ASTANA – As Kazakhstan celebrates its First President’s Day Dec. 1, Romania will be celebrating 100 years since its Great Union. The date marks the union of all of Romania’s historical provinces, including Transylvania, Bessarabia and Bukovina, and is hugely important to Romania and Romanian identity.
“This National Day is a moment of historical reflection, a moment of conclusions, of joy, of solidarity between all Romanian citizens without any discrimination. It is a moment of responsibility for its destiny. In my opinion, this occasion must be the basis of reconciliation, peace, solidarity and unity,” Romanian Ambassador to Kazakhstan Cezar Manole Armeanu told The Astana Times.
Romania’s embassy in Kazakhstan will mark this historic occasion with cultural and informational events running until the middle of December.
Armeanu launched what he called an “avant-premiere”, a preview, of the Great Union celebration for students at Kazakhstan’s State University of Karaganda Feb. 9 with an exhibition featuring images from December 1918 in Romania and a lecture to the students and faculty in the history and literature departments.
Similar exhibitions and events on Romanian history, culture and civilisation were organised Nov. 27 in Astana at the Rixos Hotel and Lev Gumilyov Eurasian National University. As the Romanian national day also coincides with the 25th anniversary of Romania’s first embassy in Kazakhstan, opened in Almaty in November 1993, a parallel exhibition of images of Romanian Embassy in Kazakhstan will also be on display. Romania was among the first states to recognise Kazakhstan’s independence, on Dec. 17, 1991.
On Nov. 29, a Romanian cultural centre will be opened at Lev Gumilyov Eurasian National University in Astana. A Romanian history exhibition will display samples of traditional ceramics unique to Horezu, an old town known for its pottery culture, and traditional Romanian closing that can be dated to 3,500 years BC. The Romanian popular costume finds its roots in the part of Thracian, Dacian and Getae ancestors.
“I think the lectures in Karaganda State University and the cultural centre in Eurasian University will be very important for us to learn about each other and to create links between our nations,” said the envoy.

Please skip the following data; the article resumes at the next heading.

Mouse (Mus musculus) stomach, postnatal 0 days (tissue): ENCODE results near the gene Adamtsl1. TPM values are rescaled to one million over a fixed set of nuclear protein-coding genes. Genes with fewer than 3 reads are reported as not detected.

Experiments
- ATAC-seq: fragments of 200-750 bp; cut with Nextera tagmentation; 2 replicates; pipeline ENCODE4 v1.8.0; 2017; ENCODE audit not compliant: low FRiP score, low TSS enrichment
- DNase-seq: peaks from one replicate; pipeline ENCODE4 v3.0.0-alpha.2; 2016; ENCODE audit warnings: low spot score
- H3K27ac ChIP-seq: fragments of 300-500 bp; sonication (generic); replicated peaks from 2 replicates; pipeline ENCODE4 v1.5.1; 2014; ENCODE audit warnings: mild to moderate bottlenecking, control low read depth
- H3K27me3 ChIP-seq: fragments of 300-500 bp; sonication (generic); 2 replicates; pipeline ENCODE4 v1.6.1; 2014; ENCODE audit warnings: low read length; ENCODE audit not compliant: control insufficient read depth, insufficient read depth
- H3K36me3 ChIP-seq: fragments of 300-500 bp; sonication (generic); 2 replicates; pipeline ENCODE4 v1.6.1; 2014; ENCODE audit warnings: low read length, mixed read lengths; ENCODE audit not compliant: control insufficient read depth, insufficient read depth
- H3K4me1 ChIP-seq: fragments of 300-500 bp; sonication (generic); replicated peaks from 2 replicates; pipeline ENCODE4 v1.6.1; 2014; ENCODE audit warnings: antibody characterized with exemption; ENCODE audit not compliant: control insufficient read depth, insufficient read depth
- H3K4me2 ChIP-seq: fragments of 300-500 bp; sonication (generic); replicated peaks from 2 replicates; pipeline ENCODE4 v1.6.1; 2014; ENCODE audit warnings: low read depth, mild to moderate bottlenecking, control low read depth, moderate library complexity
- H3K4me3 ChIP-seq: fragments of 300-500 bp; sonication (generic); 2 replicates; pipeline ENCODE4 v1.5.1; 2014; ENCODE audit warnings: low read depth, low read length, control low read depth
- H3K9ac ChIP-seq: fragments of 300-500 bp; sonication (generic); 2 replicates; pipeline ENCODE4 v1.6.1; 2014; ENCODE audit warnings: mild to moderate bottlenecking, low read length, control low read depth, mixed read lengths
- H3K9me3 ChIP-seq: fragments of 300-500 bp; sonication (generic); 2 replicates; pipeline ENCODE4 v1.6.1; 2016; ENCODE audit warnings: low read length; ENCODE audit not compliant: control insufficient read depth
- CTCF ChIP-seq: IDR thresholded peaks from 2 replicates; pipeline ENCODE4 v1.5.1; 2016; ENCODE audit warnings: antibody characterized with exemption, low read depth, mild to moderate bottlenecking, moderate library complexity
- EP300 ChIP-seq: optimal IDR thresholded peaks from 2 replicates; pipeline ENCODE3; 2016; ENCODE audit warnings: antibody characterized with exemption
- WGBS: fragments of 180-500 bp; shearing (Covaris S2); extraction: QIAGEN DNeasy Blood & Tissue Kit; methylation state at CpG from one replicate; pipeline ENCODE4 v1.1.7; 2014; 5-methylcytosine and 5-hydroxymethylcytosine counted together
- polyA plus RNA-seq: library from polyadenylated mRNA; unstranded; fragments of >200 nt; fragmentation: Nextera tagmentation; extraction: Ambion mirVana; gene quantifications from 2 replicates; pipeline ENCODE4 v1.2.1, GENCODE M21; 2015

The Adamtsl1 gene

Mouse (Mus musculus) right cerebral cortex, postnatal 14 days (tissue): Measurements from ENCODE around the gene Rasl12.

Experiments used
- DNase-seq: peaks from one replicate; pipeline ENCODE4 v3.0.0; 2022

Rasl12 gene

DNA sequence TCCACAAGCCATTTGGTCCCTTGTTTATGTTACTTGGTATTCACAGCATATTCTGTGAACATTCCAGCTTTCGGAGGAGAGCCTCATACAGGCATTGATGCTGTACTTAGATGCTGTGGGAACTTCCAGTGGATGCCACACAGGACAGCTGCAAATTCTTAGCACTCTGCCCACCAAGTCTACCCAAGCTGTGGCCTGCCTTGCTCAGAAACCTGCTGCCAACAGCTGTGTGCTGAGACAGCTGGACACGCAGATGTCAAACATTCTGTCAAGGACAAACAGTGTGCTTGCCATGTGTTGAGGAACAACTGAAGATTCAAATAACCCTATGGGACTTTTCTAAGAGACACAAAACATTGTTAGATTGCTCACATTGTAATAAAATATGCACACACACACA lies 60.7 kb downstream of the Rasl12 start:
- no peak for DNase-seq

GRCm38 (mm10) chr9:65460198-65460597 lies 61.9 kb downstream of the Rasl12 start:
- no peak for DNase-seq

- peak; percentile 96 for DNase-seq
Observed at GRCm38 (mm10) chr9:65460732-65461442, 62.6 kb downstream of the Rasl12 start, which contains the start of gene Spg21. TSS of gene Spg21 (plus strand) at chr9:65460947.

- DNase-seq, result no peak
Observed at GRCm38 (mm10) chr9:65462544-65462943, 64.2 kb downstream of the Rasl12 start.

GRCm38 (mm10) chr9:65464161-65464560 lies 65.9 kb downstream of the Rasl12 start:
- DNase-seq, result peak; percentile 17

All in all, over their 26-year partnership, Kazakhstan and Romania have established good relations, Armeanu said. Kazakhstan remains Romania’s most important partner in Central Asia.
“In times that are complex and challenging, rapidly changing, the people-to-people contacts, in my opinion, are key elements in ensuring mutual understanding and support,” said Armeanu.
The envoy is also committed to deepening trade and economic ties between the countries. Other important spheres of cooperation for Armeanu are in human resources in education, science, sport and culture; as well as innovative information technologies.
“I’ve noticed the increasing interest shown by our institutions and experts to cooperate in various fields like education, science and culture,” he pointed out.
In October, the two countries had their 14th intergovernmental commission between Kazakhstan’s Ministry of Energy and Romania’s Ministry of Economy.
This year Romanian and Kazakh universities signed 28 memorandums of understanding in Astana, Almaty, Atyrau and Karaganda, as well as by the Atameken National Chamber of Entrepreneurs.
“I would like to congratulate Kazakhstan for hosting this year a number of international and prestigious events as well as for the activity at the United Nation Security Council. In times that are complex and challenging, mutual understanding and bilateral support are important in areas that are sometimes affected by geographical distance,” added the envoy.
“I take this opportunity to congratulate our Kazakh friends on the upcoming important events: The Day of the First President of the Republic of Kazakhstan, that will be celebrated on December 1, in fact, the same day with the Romanian National Day, and on a very similar holiday, the Independence Day of Kazakhstan, on Dec. 16,” said Armeanu.